A comprehensive geospatial security policy will depend upon a number of factors, including the size of the company, the type and nature of the data collected, and how the data are used and sold to customers. however, based upon programs in other industries, there are certain elements that every program should address.

These Include:

Identification of what constitutes sensitive geospatial data: Identifying which geospatial data are sensitive is surely subjective. For many companies, most geospatial data will not be sensitive. data that relate to U.S. military forces, critical U.S. infrastructure or potential targets for terrorists, such as the nuclear power plant described above, might be considered sensitive. however, if there are readily available alternative sources for the data, a company may decide that the data are not sensitive. The nature of the data sets is also important. Whereas a simple image of critical infrastructure may not be deemed sensitive, a geocoded image of the same facility might be. The definition of sensitive data should be reviewed periodically, as what constitutes sensitive data will change as threats to security change. also, geospatial data of a particular location can become less sensitive over time.

Introduction of procedures to mitigate risks: Once sensitive data are identified, internal procedures should be developed to help reduce the risk that the data will be used to harm national security. Clearly, a fool-proof system cannot be designed. however, there are steps that a company can take to help ensure that sensitive data are properly used. For example, commercial sales of sensitive data could require the approval of a few designated senior managers. These managers would be in a better position to identify unusual requests or patterns, as described in the scenario above. In addition, potential customers attempting to acquire sensitive geospatial data could be required to provide additional identifying information, as in other industries. If the data are being distributed via the Internet, for example, a password could be required to access sensitive data. The intent would not be to make such sales more dif- ficult or cumbersome, but simply to ensure that greater scrutiny would be given internally to such sales.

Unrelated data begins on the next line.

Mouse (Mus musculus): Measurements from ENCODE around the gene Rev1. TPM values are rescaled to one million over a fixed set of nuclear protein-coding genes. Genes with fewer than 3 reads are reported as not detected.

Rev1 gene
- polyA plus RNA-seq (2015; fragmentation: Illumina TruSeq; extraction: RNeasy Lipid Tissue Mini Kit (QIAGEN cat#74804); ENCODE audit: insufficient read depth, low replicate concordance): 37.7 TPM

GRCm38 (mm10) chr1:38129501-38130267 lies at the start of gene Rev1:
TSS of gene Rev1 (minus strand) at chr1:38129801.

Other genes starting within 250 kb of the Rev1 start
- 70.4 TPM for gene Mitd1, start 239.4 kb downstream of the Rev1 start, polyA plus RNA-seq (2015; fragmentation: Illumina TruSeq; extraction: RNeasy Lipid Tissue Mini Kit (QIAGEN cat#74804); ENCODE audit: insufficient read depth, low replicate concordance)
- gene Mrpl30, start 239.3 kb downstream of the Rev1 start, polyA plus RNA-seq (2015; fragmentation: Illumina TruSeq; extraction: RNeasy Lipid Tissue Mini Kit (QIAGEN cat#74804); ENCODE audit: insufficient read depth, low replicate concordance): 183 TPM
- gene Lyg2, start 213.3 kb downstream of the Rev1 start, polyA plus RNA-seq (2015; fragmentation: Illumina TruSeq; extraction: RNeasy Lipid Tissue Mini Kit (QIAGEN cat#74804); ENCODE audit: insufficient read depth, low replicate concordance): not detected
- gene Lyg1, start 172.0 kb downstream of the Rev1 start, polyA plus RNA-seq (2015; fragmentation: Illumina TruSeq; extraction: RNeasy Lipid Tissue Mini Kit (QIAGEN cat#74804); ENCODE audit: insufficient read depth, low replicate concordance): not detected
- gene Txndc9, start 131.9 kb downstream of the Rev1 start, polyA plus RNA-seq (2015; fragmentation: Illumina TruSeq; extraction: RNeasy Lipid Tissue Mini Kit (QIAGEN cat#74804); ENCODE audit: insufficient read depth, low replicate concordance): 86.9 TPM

Figure 2 << Google Earth image of Baghdad from the Web. Images in both Figures 1 and 2 are available to the public.

Establishment of procedures on retaining records on customers and transactions: There are a number of good business reasons to have a complete and accurate history of transactions. however, in some industries, it is becoming a legal requirement to do so. For example, the Bank Secrecy act and the Patriot act require financial institutions to collect and retain certain records on customers and transactions so as to help prevent moneylaundering and terrorism. Geospatial companies should consider similar measures with respect to sales of sensitive geospatial data. In the scenario described above, such a policy would have helped authorities identify other potential targets and suspects.

Introduction of employee training: Any security program should include a section on the training of employees. Each employee, particularly those in contact with customers, should understand the unique aspects of geospatial data and why special attention should be given to sensitive data. The training program should address the procedures described above to reduce risk, as well as the need to collect and obtain customer and transaction data. Employees should also be told which individuals within the company to approach with any questions or concerns.

Designation of compliance officer: A critical component to the success of any security program is the designation of a compliance officer. The compliance officer is responsible for reviewing the definition of sensitive geospatial data, and for monitoring the company’s compliance with the procedures set forth in the security program. he or she would help prepare the training program for employees and would also be responsible for auditing the collection and retention of records.

The increased availability of geospatial data (particularly via the Internet) will result in numerous commercial and civil applications unrelated to national security. however, as the geospatial industry continues to grow, many people will focus on the potential security implications.

Key challenges in the commercial growth of the geospatial industry will be to avoid overly restrictive government regulation in the name of national security and to reduce exposure in civil litigation. One solution to both challenges is to adopt measures that are being used in other industries that handle sensitive data: a comprehensive security program, focused on sensitive geospatial data and tailored to address the company’s needs.